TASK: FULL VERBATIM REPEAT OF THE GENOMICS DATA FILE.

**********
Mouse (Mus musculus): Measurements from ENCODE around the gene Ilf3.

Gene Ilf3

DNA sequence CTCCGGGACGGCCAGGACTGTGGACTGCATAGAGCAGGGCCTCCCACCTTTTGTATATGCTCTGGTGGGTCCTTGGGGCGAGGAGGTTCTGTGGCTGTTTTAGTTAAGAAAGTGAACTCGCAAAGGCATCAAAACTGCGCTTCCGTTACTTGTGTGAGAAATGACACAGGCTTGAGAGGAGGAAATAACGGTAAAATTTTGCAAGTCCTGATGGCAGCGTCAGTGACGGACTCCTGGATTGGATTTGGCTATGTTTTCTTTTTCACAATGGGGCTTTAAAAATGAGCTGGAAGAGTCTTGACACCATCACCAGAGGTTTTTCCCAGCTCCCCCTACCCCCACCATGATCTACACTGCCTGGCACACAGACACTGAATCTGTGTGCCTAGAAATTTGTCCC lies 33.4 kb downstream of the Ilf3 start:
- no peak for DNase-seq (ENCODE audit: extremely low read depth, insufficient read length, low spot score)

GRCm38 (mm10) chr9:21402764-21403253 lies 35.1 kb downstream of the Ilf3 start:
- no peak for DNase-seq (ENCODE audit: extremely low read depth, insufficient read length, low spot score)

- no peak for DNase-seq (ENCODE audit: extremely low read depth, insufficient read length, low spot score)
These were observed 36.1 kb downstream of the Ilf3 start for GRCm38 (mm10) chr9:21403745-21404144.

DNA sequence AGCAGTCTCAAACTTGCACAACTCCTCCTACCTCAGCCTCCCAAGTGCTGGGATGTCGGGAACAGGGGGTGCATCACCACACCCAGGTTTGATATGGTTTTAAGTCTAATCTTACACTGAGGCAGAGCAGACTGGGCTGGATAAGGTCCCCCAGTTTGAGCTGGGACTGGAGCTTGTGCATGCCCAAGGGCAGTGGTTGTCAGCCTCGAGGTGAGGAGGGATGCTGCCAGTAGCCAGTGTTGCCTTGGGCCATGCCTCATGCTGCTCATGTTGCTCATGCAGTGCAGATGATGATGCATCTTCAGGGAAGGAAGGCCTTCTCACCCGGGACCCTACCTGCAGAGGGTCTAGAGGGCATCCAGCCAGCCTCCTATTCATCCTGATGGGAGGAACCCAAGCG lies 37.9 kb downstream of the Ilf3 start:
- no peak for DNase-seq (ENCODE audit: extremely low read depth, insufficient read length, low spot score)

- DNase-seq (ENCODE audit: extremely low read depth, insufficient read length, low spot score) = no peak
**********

Mouse (Mus musculus): Measurements from ENCODE around the gene Ilf3.

Gene Ilf3

DNA sequence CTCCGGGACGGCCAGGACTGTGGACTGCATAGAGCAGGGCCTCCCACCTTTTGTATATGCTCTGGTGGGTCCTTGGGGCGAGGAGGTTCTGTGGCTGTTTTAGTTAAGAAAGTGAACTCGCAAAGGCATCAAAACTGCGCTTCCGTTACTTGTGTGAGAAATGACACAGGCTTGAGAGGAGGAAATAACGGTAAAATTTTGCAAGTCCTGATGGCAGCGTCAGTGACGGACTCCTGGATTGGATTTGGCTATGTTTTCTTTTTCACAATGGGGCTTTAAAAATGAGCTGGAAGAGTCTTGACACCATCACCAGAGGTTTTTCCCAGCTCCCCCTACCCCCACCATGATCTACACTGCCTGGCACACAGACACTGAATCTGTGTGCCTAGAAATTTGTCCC lies 33.4 kb downstream of the Ilf3 start:
- no peak for DNase-seq (ENCODE audit: extremely low read depth, insufficient read length, low spot score)

GRCm38 (mm10) chr9:21402764-21403253 lies 35.1 kb downstream of the Ilf3 start:
- no peak for DNase-seq (ENCODE audit: extremely low read depth, insufficient read length, low spot score)

- no peak for DNase-seq (ENCODE audit: extremely low read depth, insufficient read length, low spot score)
These were observed 36.1 kb downstream of the Ilf3 start for GRCm38 (mm10) chr9:21403745-21404144.

DNA sequence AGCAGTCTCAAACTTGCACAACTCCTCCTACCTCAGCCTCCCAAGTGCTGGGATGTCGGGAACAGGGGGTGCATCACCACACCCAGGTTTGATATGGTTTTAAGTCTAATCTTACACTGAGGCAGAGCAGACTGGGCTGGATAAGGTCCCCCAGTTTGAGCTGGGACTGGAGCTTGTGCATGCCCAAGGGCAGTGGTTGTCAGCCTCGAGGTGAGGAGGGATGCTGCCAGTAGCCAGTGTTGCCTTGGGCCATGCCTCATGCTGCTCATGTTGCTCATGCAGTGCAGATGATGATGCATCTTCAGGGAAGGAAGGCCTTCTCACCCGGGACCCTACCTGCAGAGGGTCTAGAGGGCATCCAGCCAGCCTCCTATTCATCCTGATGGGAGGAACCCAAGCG lies 37.9 kb downstream of the Ilf3 start:
- no peak for DNase-seq (ENCODE audit: extremely low read depth, insufficient read length, low spot score)

- DNase-seq (ENCODE audit: extremely low read depth, insufficient read length, low spot score) = no peak